Mohini is a manifestation of Visnu in the myth of the churning of the ocean of milk. The myth starts out with a war between the devas (representation of good) and the asuras (representation of bad), but the devas were losing due to an unfair advantage on the asuras’ side (Glucklich 158). The asuras got help from Siva who had given them the ability to resurrect from the dead after the devas had killed them (Glucklich 158). Because of this, the devas sought after Brahma to help them. He suggested that instead of fighting with the asuras they should partner up with them to summon Visnu to help them churn the ocean of milk in order to gain “the nectar of immortality” (Glucklich 158). Visnu plays a vital role in this myth because he manifests in many forms to help the devas and the asuras to churn the ocean. Visnu takes on forms to be: the foundation for the churning stick (a tortoise), the churning rope (a serpent), and of course Mohini (Kinsley 67).
While the ocean was churning, various other things emerge before the nectar of immortality. Once it appeared out of the ocean the devas drank, which is when Mohini appears as a seductive woman who distributes the nectar and beheads Rahu, an asura disguised as a deva, before he can swallow the nectar (Glucklich 159-160). With the nectar and Visnu’s weapons, the devas defeat the asuras as they retreated (Glucklich 160). Some believe that the nectar of immortality was a euphemism for Soma (Glucklich 160) while others interpret it as a “representation of the abundance of earth” (Kinsley 68). This shift between sexes often has bad or negative connotations in religious myths. Normally, when a god, or anyone for that matter, is turned into a different sex (usually men turning into women) it is form of punishment or a curse, with the exception of Mohini (Parasher-Sen 45). Earlier versions of the myth were short and did not use Mohini’s name but rather spoke of an anonymous woman (Visnu in disguise) who took back the immortality nectar that the asuras had stolen (Parasher-Sen 48). A different rendering of this myth believe that Mohini’s role was to cheat the asuras out of their share while distributing the immortality nectar (see Parasher-Sen 48). In the Vayu Purana version of the myth, Brahma says a mantra that brings Mohini out of the ocean, and when he sees her he is so pleased by her looks (Parasher-Sen 48).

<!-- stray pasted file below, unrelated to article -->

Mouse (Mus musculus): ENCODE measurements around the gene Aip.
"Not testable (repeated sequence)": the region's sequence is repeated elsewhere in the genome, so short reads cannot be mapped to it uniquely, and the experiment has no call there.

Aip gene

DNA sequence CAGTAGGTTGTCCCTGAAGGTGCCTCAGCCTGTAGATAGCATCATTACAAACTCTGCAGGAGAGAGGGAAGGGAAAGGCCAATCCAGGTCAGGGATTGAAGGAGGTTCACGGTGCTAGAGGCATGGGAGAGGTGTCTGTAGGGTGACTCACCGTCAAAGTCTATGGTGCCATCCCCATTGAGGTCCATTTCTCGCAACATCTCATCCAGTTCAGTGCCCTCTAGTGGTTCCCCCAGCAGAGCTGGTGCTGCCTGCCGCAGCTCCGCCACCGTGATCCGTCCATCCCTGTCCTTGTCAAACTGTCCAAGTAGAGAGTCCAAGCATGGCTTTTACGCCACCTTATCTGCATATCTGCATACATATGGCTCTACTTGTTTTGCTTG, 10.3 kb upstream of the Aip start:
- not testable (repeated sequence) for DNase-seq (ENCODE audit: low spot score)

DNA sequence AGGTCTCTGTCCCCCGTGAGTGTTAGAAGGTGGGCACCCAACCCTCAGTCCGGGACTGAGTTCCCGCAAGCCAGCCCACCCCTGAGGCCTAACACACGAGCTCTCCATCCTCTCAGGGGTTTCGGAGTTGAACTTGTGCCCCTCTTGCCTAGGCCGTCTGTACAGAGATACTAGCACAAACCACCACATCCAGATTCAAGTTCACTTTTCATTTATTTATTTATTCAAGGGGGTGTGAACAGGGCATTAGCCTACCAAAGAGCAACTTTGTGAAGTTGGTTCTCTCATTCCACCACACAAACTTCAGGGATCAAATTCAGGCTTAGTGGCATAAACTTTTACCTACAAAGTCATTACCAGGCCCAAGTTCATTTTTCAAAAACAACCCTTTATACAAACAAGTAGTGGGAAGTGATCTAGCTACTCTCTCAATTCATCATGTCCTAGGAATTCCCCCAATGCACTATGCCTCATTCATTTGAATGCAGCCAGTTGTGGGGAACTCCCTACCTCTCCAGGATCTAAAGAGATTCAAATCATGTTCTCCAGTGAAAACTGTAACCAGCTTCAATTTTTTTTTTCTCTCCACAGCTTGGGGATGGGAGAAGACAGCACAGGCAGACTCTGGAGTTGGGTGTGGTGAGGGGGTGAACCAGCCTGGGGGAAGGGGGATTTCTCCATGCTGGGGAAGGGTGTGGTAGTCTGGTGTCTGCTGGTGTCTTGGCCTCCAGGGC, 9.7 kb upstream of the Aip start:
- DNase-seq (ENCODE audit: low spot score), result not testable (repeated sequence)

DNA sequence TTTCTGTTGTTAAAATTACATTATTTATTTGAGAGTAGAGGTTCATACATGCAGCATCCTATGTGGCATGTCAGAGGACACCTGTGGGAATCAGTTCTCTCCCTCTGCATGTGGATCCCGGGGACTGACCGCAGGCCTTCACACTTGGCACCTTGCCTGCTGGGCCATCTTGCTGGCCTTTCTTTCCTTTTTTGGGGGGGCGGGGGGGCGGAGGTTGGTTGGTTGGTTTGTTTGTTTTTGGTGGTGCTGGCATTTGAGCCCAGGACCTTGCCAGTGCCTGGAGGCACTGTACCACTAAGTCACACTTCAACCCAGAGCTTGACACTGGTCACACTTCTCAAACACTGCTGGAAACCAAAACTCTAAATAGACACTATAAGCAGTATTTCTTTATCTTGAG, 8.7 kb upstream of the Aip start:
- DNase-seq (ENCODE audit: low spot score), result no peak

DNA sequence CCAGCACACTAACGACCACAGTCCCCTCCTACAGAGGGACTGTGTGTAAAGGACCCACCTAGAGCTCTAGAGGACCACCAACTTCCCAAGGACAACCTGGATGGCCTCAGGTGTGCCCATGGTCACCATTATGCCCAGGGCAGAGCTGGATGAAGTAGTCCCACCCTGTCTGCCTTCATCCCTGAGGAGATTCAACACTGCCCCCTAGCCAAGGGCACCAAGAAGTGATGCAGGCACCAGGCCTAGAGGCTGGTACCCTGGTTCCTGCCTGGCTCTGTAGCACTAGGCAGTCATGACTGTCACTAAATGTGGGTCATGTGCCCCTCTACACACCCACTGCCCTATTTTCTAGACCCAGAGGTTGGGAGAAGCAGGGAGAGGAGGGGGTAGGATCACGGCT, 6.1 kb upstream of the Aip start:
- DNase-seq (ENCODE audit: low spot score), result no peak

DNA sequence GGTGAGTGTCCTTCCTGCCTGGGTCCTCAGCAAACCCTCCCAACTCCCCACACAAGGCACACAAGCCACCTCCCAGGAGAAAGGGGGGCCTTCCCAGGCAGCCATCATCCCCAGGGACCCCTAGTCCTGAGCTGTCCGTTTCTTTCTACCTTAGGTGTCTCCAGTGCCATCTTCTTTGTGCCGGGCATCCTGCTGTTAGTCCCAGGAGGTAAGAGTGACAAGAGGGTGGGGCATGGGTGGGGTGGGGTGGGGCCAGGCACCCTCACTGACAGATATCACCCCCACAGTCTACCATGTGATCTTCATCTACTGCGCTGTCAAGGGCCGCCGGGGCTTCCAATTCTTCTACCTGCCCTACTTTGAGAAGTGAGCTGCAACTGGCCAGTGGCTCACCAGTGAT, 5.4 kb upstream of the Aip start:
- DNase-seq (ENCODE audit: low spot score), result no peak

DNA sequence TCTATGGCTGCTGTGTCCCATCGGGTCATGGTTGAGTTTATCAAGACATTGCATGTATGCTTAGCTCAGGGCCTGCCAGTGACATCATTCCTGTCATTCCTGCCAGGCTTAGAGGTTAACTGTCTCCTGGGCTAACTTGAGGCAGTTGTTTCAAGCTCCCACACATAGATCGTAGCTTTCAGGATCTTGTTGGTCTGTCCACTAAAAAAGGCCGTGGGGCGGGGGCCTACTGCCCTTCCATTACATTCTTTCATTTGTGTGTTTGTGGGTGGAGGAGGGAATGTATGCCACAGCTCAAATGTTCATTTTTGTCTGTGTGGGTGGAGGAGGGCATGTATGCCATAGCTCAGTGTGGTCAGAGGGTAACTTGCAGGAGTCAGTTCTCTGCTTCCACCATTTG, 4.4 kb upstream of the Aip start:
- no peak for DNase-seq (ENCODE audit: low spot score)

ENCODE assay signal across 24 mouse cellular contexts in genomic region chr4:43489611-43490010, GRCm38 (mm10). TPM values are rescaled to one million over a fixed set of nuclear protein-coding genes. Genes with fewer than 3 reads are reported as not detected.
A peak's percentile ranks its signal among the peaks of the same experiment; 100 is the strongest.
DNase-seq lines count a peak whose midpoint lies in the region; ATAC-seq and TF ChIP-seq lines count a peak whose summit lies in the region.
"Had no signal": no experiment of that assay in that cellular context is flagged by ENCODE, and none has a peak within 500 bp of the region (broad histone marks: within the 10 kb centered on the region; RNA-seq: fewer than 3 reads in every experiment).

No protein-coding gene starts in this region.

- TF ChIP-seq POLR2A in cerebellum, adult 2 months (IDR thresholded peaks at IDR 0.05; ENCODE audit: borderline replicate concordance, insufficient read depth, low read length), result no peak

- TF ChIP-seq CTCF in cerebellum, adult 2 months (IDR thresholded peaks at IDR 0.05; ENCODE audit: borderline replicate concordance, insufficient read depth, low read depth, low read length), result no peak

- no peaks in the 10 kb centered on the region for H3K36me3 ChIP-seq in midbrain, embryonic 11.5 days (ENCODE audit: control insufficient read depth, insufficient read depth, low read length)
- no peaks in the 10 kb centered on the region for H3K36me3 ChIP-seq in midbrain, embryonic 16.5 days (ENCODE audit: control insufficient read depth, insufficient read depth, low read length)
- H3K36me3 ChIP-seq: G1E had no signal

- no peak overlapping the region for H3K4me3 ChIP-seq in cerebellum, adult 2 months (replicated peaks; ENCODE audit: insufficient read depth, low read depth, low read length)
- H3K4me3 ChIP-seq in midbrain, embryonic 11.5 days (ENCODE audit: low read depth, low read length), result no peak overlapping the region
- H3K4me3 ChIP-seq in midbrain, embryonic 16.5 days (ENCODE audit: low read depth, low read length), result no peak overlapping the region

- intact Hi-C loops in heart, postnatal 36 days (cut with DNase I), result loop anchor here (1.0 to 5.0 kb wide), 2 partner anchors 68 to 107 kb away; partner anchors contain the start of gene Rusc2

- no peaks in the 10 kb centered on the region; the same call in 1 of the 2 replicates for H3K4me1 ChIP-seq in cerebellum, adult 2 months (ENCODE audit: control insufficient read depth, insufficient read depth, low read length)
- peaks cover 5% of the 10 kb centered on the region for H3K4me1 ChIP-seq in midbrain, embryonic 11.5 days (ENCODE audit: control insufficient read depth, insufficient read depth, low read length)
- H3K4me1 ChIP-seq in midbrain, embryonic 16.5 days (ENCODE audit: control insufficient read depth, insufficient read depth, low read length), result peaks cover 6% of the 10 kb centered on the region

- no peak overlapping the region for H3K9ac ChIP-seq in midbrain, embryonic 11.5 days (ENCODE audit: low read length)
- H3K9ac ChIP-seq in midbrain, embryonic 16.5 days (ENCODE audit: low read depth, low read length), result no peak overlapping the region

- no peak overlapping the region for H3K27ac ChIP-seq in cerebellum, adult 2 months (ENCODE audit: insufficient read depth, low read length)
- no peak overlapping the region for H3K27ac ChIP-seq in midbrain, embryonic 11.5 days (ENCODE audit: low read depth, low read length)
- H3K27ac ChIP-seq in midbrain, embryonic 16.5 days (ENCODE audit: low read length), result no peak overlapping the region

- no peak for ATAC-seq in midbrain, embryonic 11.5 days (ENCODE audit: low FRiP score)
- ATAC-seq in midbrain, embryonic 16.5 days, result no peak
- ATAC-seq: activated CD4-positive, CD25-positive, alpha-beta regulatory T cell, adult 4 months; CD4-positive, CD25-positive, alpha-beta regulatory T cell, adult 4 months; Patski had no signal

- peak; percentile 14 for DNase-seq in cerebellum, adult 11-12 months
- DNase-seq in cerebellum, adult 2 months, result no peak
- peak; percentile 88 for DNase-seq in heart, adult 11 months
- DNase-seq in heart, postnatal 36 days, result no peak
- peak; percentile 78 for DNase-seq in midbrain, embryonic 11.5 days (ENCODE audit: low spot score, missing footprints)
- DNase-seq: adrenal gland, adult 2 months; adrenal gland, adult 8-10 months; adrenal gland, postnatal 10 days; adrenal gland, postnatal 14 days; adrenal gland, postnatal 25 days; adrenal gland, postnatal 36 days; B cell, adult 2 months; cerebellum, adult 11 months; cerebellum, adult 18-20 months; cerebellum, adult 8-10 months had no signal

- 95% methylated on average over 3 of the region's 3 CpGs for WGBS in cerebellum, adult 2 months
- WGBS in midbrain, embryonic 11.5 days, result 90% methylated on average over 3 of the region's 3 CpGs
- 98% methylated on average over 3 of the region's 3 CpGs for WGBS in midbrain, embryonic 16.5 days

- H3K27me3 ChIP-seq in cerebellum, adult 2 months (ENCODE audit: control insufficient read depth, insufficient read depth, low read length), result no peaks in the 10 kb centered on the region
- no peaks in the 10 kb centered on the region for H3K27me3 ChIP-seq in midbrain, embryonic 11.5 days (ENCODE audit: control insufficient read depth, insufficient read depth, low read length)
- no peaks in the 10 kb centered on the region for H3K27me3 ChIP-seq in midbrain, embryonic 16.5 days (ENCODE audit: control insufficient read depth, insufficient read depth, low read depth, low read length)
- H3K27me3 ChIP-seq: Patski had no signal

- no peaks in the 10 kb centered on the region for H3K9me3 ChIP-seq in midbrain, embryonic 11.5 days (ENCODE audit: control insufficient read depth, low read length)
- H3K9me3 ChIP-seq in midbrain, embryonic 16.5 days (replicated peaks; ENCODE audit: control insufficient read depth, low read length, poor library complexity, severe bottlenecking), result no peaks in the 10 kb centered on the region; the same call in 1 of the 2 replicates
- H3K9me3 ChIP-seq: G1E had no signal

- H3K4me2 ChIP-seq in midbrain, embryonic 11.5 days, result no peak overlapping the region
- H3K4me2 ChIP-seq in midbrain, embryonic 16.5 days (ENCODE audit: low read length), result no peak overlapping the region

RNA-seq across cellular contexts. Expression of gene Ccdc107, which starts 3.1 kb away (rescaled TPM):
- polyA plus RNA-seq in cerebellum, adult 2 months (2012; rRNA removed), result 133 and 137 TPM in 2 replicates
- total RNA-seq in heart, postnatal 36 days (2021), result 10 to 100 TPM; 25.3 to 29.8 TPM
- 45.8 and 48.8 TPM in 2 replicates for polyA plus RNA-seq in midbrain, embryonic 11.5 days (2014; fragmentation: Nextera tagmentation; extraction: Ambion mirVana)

Part of the churning the ocean myth is the chase of Mohini by Siva. There are several versions of this part of the myth. In the Bhagavata Purana, after seeing Mohini, Siva loses his senses and runs after Mohini. He becomes so overwhelmed with passion that only after he ejaculates, he realizes that Mohini is really just a manifestation of Visnu and that he had been fooled (Parasher-Sen 48). In the Agni Purana once Mohini turns back into Visnu, Siva asks him to turn back into his female form. When he does, Siva becomes naked and grabs Mohini by the hair until she frees herself and runs away. He follows her and it is unclear if he catches her again but whereever his semen drops is where sacred places of lingas and gold appear (Parasher-Sen 48). These ‘connections’ between Mohini (Visnu) and Siva was said to have created a child (Aiyanar) which turns Mohini into a mother figure instead of a temptress (Parasher-Sen 49).
The final part of the myth is the binding of Visnu and Siva which creates Harihara. Harihara is an androgynous figure which is created by Visnu who is often, but not always, composed as feminine and Siva who is always depicted as masculine (Parasher-Sen 45). Even though Visnu reverts back to his masculine form before the binding with Siva, he is still considered to be the feminine side (Parasher-Sen 45). Although the Harihara is described as being androgynous, with Visnu possessing the female body parts, it is rare to find a depiction of this (Parasher-Sen 51). It is hard to find sculptures of Harihara with Mohini on the side of Visnu, although there are instances of this representation (Parasher-Sen 51). The feminine side (Visnu/Mohini) is often depicted holding either a wheel, a conch, or a mace in one hand and a crab in the other, while wearing a crown and crocodile earrings (Parasher-Sen 51). While the masculine side (Siva) is often holding a trident, sword, drum, rosary, battle-axe, or a skull while wearing serpent earrings and a ‘top-knot of hair’ with a crescent moon (Parasher-Sen 51).
Mohini can be considered many things: the seducer of Siva (Parasher-Sen 46), the nectar distributor (Parasher-Sen 48; Glucklich 159-160; and Kinsley 67), the mother of Aiyanar (Parasher-Sen 49), and the deceiver of asuras (Parasher-Sen 46). Some scholars think that Mohini is important to the Hindu culture because she helps show women in a more positive light, and that the transformation from a male to female is not always a curse but rather a gift (Parasher-Sen 56), and in the case of Mohini, a necessity to stop the bad from becoming more powerful than the good.
REFERENCES AND RELATED READINGS
Glucklich, Ariel (2008) The Strides of Visnu. New York: Oxford University Press.
Kinsley, David R. (1986) Hindu Goddesses. Berkeley: University of California Press.
Parasher-Sen, Aloka (1999) “Images of Feminine Identity in Hindu Mythology and Art: The Case of Visnu-Mohini.” Indian Journal of Gender Studies, Vol. 6, No. 1: 43-60.
Article written by: Michaela Klein (February 2016) who is solely responsible for its content.